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Bitter Taste Gene May Have Been Beneficial To Human Evolution

November 12, 2013
Image Credit: Thinkstock.com

Brett Smith for redOrbit.com – Your Universe Online

It can be puzzling sometimes when someone else finds the taste of your favorite food to be disgusting, but research has shown we all perceive the taste of various compounds differently.

A new study from researchers at the University of Pennsylvania has found a genetic mutation making certain people more sensitive to the taste of a bitter compound could have been beneficial for certain human populations in Africa, resulting in the mutation being passed on from generation to generation.

Study researchers said their work, which was published in the journal Molecular Biology and Evolution, represents the first time that this bitter-sensitivity gene known as TAS2R16 was studied in a large set of ethnically and culturally diverse African populations.

“Because Africa is the site of origin of all modern humans,” said study author Sarah Tishkoff, a professor in the University of Pennsylvania’s Department of Genetics, “Africans are going to have a large amount of diversity and non-Africans are going to have a subset of that diversity. In Africa, you get an opportunity to observe how these genetic variants are influencing phenotypes that you wouldn’t have if you were only studying non-Africans.”

The new study built on previous research from the same research team that looked at the evolutionary history of a gene called TAS2R38, which conveys the ability to sense the bitter tasting compound PTC. In that research, the scientists realized a factor other than taste perception must have pushed for the selection of that gene.

The new study examined the related TAS2R16 gene that codes for a receptor that attaches to salicin, a bitter chemical found naturally in willow bark and the source of aspirin. Salicin acts as a beneficial anti-inflammatory but can be toxic in large doses. It can also be found in many nuts, fruits and vegetables.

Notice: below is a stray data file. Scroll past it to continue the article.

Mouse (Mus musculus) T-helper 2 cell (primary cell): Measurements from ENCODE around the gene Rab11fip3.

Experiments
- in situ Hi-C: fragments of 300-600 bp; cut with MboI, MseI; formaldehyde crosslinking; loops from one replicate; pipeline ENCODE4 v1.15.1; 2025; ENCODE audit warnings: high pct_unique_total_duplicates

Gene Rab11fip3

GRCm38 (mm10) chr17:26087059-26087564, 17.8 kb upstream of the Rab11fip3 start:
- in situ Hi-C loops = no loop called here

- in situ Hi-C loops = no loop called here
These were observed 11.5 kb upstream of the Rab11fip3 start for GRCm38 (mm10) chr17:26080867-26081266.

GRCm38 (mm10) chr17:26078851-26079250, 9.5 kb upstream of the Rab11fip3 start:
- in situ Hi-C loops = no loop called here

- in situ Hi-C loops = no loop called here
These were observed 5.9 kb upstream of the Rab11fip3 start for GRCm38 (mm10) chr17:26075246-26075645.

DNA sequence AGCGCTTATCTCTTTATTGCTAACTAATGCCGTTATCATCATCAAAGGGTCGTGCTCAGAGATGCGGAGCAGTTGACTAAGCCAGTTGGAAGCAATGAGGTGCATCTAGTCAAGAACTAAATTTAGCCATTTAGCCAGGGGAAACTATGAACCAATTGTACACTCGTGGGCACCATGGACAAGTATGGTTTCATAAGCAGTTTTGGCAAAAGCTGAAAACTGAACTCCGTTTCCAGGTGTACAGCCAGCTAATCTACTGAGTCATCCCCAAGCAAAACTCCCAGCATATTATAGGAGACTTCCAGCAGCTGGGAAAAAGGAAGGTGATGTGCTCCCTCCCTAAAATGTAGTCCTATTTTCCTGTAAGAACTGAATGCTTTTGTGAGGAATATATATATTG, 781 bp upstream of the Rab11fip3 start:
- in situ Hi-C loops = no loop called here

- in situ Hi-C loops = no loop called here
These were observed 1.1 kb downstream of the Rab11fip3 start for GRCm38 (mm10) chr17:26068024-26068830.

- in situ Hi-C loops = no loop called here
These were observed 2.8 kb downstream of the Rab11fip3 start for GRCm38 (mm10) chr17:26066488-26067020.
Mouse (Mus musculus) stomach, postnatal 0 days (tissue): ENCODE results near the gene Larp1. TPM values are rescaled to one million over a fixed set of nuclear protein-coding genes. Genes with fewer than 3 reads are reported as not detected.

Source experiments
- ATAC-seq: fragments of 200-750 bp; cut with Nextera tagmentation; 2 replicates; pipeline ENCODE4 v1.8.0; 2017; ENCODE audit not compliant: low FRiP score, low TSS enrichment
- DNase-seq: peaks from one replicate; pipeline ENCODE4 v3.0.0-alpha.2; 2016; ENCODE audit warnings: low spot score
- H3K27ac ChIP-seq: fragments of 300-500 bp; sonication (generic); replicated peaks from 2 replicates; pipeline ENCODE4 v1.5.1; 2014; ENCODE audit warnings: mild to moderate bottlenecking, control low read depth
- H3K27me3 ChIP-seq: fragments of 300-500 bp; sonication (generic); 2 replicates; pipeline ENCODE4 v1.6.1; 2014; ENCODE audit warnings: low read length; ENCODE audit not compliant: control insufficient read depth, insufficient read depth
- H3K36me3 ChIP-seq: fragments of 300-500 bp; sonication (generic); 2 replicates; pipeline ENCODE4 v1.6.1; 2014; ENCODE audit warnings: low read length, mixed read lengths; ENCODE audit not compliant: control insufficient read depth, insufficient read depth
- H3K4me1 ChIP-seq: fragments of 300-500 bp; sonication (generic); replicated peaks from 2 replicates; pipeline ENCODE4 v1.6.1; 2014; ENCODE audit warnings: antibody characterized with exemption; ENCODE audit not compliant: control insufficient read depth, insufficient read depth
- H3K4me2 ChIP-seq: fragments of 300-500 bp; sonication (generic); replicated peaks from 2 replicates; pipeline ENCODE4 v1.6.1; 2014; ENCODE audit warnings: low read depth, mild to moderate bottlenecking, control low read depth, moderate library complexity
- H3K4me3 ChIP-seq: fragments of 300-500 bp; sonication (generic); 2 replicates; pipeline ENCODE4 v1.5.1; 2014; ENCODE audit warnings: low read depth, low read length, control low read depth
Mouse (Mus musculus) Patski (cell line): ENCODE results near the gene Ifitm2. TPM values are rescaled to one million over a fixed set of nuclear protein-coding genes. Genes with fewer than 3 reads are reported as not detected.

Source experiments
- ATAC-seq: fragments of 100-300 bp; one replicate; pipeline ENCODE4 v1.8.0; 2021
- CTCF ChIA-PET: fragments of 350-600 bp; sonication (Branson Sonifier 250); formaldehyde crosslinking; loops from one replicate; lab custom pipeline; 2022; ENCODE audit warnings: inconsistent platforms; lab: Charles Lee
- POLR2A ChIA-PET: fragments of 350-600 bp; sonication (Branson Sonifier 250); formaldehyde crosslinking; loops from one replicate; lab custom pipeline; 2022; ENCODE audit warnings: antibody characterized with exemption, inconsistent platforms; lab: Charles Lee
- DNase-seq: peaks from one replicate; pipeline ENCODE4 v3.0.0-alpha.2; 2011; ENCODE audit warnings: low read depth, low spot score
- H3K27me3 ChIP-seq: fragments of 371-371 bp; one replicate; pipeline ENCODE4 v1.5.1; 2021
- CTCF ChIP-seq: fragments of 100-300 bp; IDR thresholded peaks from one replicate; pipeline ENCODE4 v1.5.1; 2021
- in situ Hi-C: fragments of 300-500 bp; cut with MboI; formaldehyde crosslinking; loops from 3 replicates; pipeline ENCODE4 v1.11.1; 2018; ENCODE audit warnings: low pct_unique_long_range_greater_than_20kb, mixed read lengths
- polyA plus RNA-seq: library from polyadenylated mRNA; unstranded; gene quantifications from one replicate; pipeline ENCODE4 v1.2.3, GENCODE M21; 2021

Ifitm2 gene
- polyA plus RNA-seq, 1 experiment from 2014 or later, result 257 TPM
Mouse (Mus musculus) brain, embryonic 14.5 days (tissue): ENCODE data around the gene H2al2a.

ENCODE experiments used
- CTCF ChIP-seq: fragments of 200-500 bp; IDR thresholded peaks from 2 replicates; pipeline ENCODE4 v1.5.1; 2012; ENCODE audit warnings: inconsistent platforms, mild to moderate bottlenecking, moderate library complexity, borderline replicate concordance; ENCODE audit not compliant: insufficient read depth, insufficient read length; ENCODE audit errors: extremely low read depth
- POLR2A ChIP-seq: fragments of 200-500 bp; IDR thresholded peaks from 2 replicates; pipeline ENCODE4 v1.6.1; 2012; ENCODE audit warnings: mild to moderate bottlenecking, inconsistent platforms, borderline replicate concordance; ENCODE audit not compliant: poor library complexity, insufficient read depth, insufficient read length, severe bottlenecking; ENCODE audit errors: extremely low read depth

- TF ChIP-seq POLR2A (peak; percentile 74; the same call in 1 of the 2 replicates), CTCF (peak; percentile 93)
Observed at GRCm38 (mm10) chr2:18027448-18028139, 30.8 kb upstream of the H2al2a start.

In the study, the researchers sampled DNA from almost 600 people in 74 populations across Africa with a wide range of lifestyles, such as hunting-gathering and agriculture. The team sequenced the TAS2R16 gene in all of these individuals as well as samples from 94 non-Africans. The researchers were able to identify 15 variants of the gene in total, most of which were only found in Africa.

In addition to providing DNA samples, nearly 300 African participants performed taste tests of various concentrations of salicin, reporting when they could detect a bitter taste. The researchers also performed a cellular analysis to see the molecular effects of different TAS2R16 variants.

“The taste testing shows that the mutations in TAS2R16 had functional significance for the bitter taste perception system,” said study author Paul Breslin, an experimental psychologist from Rutgers University. “In this case, the mutation caused a gain of taste function.”

When the study team matched individuals’ genetic profiles to their taste test performances, they discovered a strong connection between one of the variants and an increased sensitivity to salicin. The cellular analysis showed those participants with this particular genetic variant had almost twice as many receptors for salicin than those with other forms of the TAS2R16 gene.

The researchers also noted the “high-sensitivity” variant was more common in individuals from East Africa than in those from West Central or Central Africa. Non-Africans were found to only have the “high-sensitivity” version of the gene. East Africans with this high-sensitivity variant, which popped up roughly 1.1 million years ago, showed genetic signs the TAS2R16 mutation was selected for, indicating it conferred an evolutionary advantage.

“The types of populations we’re studying are diverse and they have diverse diets,” Tishkoff said, “suggesting that there is likely something else going on here. By getting a handle on how much variation is in these populations, where it is located and what are the particular signatures of selection, it might start giving us clues as to what we should be looking at in terms of the biomedical or physiological significance of these genes.”


Source: Brett Smith for redOrbit.com - Your Universe Online